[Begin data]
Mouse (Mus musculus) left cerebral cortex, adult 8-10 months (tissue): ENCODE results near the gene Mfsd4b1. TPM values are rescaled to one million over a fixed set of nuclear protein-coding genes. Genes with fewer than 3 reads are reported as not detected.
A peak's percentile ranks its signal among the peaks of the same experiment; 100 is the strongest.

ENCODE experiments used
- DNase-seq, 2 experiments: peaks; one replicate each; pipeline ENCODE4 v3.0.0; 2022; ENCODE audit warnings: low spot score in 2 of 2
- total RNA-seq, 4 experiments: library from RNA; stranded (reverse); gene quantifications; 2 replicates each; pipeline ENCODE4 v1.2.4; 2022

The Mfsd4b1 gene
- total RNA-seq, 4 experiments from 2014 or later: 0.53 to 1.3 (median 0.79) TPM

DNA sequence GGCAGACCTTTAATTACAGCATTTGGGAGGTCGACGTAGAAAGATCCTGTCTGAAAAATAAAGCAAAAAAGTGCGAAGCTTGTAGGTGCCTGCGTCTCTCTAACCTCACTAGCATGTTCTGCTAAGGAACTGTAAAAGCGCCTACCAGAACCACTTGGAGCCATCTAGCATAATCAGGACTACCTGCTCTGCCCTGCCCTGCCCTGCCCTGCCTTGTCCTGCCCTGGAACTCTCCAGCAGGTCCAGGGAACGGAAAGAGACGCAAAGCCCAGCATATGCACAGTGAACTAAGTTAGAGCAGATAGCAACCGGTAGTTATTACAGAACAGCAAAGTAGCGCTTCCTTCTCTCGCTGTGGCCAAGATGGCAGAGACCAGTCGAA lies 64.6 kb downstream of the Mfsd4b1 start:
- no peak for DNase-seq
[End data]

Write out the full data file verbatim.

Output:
Mouse (Mus musculus) left cerebral cortex, adult 8-10 months (tissue): ENCODE results near the gene Mfsd4b1. TPM values are rescaled to one million over a fixed set of nuclear protein-coding genes. Genes with fewer than 3 reads are reported as not detected.
A peak's percentile ranks its signal among the peaks of the same experiment; 100 is the strongest.

ENCODE experiments used
- DNase-seq, 2 experiments: peaks; one replicate each; pipeline ENCODE4 v3.0.0; 2022; ENCODE audit warnings: low spot score in 2 of 2
- total RNA-seq, 4 experiments: library from RNA; stranded (reverse); gene quantifications; 2 replicates each; pipeline ENCODE4 v1.2.4; 2022

The Mfsd4b1 gene
- total RNA-seq, 4 experiments from 2014 or later: 0.53 to 1.3 (median 0.79) TPM

DNA sequence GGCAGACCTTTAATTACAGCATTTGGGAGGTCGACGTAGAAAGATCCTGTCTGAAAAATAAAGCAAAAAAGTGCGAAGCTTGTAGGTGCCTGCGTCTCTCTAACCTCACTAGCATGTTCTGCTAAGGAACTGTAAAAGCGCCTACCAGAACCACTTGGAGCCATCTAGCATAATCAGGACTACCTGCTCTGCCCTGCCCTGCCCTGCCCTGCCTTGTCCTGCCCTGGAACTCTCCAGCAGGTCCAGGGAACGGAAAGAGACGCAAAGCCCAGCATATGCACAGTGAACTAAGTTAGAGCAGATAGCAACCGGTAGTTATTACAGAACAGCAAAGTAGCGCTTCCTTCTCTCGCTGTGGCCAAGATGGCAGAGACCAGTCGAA lies 64.6 kb downstream of the Mfsd4b1 start:
- no peak for DNase-seq